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Hack 42 Blog from IRC

figs/expert.gif figs/hack42.gif

Your IRC channel is essentially a community of people. Publish the thoughts of this community by using an IRC bot to place them on a group web log.

Blogging has taken the Internet by storm in recent years, and why should your IRC channel be left out? Most channels see people regularly paste URLs for the entertainment and information of those present, so why not collect them and stick them on a web site for future reference? Here's a flexible and easily extensible way to do it using a bot. The bot stores any incoming message that contains a URL in a MySQL database. A separate PHP script is used to display all blog entries made in the last seven days.

You will need:

For the sake of simplicity, it will be assumed here that everything's running on the same computer.

First, set up your database according to the following scheme:


    commenter TINYTEXT NOT NULL,


    timestamp TIMESTAMP NOT NULL,

    PRIMARY KEY (timestamp) 


Next, create a user with permissions to access that table:

GRANT SELECT, INSERT ON database.weblog TO weblogbot@localhost

        IDENTIFIED BY 'password';

Replace database with the name of your MySQL database and password with a password of your choice.

6.4.1 The Code

Now let's write the code for the bot. The Weblog class inherits functionality from the PircBot class to allow it to connect to IRC, so you will also need to ensure that you have pircbot.jar at hand.

Create a file called

import org.jibble.pircbot.*;

import java.text.*;

import java.sql.*;

import java.util.regex.*;

public class Weblog extends PircBot {

    private String dbHost = "localhost";

    private String dbName = "database";

    private String dbUserName = "weblogbot";

    private String dbPassword = "password";

    private Pattern urlRegEx;

    private Matcher urlMatcher;

    public Weblog (String botName) {



        // Precompile the URL-matching regular expression.

        urlRegEx = Pattern.compile("^.*(((http|https|ftp)://|www.)" +



    public void onMessage (String channel, String sender,

            String login, String hostname, String message) {

        urlMatcher = urlRegEx.matcher(message);

        if (urlMatcher.matches( )) {

            try {

                // Connect to the MySQL database.

                Class.forName("com.mysql.jdbc.Driver").newInstance( );

                Connection conn = DriverManager.getConnection(

                    "jdbc:mysql://" + dbHost + "/" + dbName + 

                      "?user=" + dbUserName +

                      "&password=" + dbPassword);

                // Prepare and execute the database query.

                PreparedStatement pstmt = conn.prepareStatement(

                   "INSERT INTO weblog (comment, commenter) VALUES(?, ?);");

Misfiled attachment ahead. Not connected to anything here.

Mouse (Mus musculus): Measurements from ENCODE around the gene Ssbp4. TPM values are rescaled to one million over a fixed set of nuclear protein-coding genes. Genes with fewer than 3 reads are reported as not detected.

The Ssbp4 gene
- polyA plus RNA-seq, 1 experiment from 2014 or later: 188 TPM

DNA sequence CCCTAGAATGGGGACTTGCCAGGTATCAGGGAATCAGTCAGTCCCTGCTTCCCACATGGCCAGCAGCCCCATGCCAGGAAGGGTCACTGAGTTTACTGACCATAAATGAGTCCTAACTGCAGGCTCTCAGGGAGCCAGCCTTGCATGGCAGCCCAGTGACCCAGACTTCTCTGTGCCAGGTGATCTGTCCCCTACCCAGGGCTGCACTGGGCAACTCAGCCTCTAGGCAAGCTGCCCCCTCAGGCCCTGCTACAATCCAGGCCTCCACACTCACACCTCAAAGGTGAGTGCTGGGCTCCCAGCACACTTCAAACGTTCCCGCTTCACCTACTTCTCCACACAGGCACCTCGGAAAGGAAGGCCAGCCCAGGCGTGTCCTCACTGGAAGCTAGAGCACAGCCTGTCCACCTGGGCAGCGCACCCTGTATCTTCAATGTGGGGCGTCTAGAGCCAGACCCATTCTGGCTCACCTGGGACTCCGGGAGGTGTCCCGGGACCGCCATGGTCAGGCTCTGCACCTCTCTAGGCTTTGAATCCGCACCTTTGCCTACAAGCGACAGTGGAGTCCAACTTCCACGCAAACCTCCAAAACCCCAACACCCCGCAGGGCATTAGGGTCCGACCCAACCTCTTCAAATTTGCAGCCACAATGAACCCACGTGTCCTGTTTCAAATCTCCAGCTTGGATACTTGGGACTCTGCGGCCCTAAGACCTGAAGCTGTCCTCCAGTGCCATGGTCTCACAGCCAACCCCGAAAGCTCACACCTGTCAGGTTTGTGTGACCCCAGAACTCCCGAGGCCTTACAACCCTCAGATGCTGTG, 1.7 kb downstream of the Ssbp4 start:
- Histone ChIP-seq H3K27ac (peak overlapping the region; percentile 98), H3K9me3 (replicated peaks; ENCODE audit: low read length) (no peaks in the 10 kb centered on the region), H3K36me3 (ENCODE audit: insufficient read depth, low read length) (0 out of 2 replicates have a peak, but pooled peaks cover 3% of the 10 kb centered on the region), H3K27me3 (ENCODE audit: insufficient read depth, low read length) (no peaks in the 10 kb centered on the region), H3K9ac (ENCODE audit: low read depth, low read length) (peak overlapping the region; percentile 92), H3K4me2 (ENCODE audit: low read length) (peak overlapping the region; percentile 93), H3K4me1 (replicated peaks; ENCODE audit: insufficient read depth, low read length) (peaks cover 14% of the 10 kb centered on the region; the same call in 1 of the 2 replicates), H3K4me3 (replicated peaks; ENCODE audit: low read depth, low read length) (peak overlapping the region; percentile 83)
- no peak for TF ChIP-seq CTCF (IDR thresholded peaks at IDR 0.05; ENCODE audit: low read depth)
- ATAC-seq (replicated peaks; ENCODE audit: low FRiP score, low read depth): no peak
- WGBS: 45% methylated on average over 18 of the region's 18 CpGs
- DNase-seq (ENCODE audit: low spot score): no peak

pstmt.setString(1, message);

                pstmt.setString(2, sender);

                pstmt.executeUpdate( );


            catch (Exception e) {

                // Something went wrong...





Finally, we'll need some code to create the blog from the database. The following bit of PHP—saved on the web server as weblog.php—does the trick. It executes an SQL query to get all the entries out of the database that are less than seven days old. These are then displayed in a table.



   <title>IRC Hacks weblog example</title>








  // Set up the SQL query.

  $earliest = mktime(0, 0, 0, date("m"), (date("d") - 7), date("Y"));

  $querytext = "SELECT UNIX_TIMESTAMP(timestamp), commenter, comment " .

               "FROM weblog WHERE UNIX_TIMESTAMP(timestamp) > $earliest " .

               "ORDER BY timestamp DESC LIMIT 200";

  // Connect to the database.

  $link = @mysql_connect("localhost", "weblogbot", "password")

          or die("Could not connect to database server");


          or die("Could not select the database");

  // Execute the SQL query.

  $result = mysql_query($querytext)

          or die("database query failed");

  // Format the blog entries.

  while ($row = mysql_fetch_array($result, MYSQL_ASSOC)){

    $comment = strip_tags($row[comment]);

    // Turn URLs into hyperlinks.

    $comment = preg_replace("((((http|https|ftp)://|www.)" .


               "<a href=\"\\1\">\\1</a> ", $comment);

    $time = date("r", $row["UNIX_TIMESTAMP(timestamp)"]);

    print "<tr><td>" . $time . "</td><td>" . $row[commenter] .

          "</td><td>" . $comment . "</td></tr>\n";






Finally, you just need a main method to tell the bot which server to connect to and which channels to join. Save the following as

public class WeblogMain {


    public static void main(String[] args) throws Exception {

        Weblog bot = new Weblog("blogger");







6.4.2 Running the Hack

When you first visit weblog.php with your web browser, the page will obviously be empty. To populate the database, you must make the IRC bot join a channel and send it some URLs.

Compile the bot like so:

C:\java\Weblog> javac -classpath .;pircbot.jar;mysql-connector.jar *.java

Then run the bot:

C:\java\Weblog> java -classpath .;pircbot.jar;mysql-connector.jar WeblogMain

Once the bot is running, it will add all messages containing URLs to the database, ready to appear on the web page.

6.4.3 The Results

As you can see from the rather plain output in Figure 6-2, you could easily spice up the appearance with a few images and other HTML hacks. Other possibilities are to allow searching of the database for entries that are older than seven days or to provide alternative output formats such as RSS.

Figure 6-2. Output from the simple Weblog bot

A more advanced implementation of a blog bot called scot is available from Steve Jolly's web site at

Steve Jolly

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